The specific qur'anic proof-text (9:106) invoked to sanction this position (and from which the Murji'a get their name) is as follows: "There are those who are deferred [murjawna] to God's commandment--and He may chastise them or turn toward them [that is, in mercy]." The verse was interpreted by the Murji'a and those inclined to agree with them to refer to God's exclusive prerogative in judging human faith and conduct in the hereafter and to restrict human interventionist judgment in this regard. This liberal attitude was key in shaping the doctrinal positions of the majoritarian Sunni Muslim community. Its full appellation--ahl al-sunna wa-'l-jama 'a [the people of prophetic custom (that is, those who follow the practices of Muhammad) and communal unity]--underscores its basic accommodationist outlook, which strove to contain dissension in order to preserve the unity of the Muslim community.

Modernist Muslims have begun to reemphasize the qur'anic principle of human nonjudgment and noninterference in matters of faith, hoping to convince the skeptics among their co-religionists of a genuine regard for religious pluralism within Islam on the basis of these scriptural warrants. (8) Extremist Muslims today, however, have resurrected the doctrine of takfir and, like the seventh-century Khawarij, attempt to wield it as a powerful cudgel to browbeat other Muslims into adopting their Manichaean worldview.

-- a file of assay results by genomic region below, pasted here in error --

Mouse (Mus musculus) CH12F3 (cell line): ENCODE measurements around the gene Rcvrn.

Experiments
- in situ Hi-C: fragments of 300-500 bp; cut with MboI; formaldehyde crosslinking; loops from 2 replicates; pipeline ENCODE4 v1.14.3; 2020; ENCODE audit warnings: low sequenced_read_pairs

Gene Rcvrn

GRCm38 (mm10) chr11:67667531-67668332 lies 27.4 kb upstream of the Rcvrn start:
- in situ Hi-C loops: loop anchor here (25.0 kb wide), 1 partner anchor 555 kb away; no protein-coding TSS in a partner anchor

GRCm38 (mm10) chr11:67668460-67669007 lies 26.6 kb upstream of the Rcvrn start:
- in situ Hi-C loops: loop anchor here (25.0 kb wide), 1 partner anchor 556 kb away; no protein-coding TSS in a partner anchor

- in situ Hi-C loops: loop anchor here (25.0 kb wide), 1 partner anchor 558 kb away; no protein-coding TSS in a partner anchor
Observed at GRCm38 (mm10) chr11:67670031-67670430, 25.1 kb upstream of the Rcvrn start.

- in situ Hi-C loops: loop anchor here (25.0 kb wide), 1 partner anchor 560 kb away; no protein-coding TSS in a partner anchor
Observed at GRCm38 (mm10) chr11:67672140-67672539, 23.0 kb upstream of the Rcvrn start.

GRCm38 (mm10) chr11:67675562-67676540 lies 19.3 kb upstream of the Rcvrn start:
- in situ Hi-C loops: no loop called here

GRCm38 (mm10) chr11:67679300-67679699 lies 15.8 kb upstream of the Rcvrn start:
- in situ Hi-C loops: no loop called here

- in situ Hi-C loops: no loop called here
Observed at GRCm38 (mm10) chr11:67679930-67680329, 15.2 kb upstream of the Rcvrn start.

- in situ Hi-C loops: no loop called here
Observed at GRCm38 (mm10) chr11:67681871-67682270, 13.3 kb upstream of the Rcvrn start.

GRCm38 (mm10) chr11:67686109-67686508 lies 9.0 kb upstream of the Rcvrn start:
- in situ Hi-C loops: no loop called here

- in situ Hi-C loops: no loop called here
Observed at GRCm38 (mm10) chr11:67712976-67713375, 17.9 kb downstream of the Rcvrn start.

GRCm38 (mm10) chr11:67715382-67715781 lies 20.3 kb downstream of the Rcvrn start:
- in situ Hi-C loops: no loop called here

The verses cited above and their exegeses thus remain of critical importance in our time as humanity engages in a "quest" for genuine understanding among individuals, faith communities, cultures, and nations. As part of this quest, traditions of tolerance within the Islamic heritage that historically have accommodated a diversity of perspectives and have helped to keep extremism at bay for lengthy periods clearly need to be brought to the forefront by Muslims today as they battle intolerance and illiberalism in their midst. Qur'an 49:13 goes beyond simple toleration of our diversity of background; it further advocates that one should proactively get to know one another (li-ta'arafu) so as to inspire in us affection for the other and to appreciate the diverse gifts and richness that we bring, in accordance with God's plan, to one another.